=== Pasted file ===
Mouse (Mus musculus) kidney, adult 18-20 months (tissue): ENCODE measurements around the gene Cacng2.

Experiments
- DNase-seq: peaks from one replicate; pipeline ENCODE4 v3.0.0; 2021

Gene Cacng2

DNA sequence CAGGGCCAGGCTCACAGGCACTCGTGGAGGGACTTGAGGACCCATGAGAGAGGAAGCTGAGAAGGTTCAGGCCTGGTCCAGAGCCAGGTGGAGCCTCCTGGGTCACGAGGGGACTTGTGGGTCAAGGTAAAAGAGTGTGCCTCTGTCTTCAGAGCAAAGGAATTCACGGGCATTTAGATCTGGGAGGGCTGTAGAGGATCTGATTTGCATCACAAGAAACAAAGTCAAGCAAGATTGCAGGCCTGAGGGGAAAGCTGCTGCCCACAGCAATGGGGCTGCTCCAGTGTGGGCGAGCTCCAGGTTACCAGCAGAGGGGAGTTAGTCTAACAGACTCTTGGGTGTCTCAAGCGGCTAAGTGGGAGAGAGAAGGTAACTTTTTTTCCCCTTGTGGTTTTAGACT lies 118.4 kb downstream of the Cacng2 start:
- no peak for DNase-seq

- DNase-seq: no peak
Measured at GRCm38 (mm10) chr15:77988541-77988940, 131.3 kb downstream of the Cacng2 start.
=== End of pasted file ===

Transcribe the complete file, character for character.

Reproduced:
Mouse (Mus musculus) kidney, adult 18-20 months (tissue): ENCODE measurements around the gene Cacng2.

Experiments
- DNase-seq: peaks from one replicate; pipeline ENCODE4 v3.0.0; 2021

Gene Cacng2

DNA sequence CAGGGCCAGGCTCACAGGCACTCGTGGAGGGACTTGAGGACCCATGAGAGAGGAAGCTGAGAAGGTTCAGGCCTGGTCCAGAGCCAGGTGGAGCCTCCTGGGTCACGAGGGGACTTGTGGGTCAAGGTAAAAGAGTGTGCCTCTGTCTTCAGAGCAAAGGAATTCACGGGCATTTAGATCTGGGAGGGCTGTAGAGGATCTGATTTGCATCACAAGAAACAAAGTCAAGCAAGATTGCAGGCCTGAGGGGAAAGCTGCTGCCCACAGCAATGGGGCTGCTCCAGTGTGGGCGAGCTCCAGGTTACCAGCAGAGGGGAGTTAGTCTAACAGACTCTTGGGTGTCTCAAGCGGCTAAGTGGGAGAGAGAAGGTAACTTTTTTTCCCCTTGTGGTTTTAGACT lies 118.4 kb downstream of the Cacng2 start:
- no peak for DNase-seq

- DNase-seq: no peak
Measured at GRCm38 (mm10) chr15:77988541-77988940, 131.3 kb downstream of the Cacng2 start.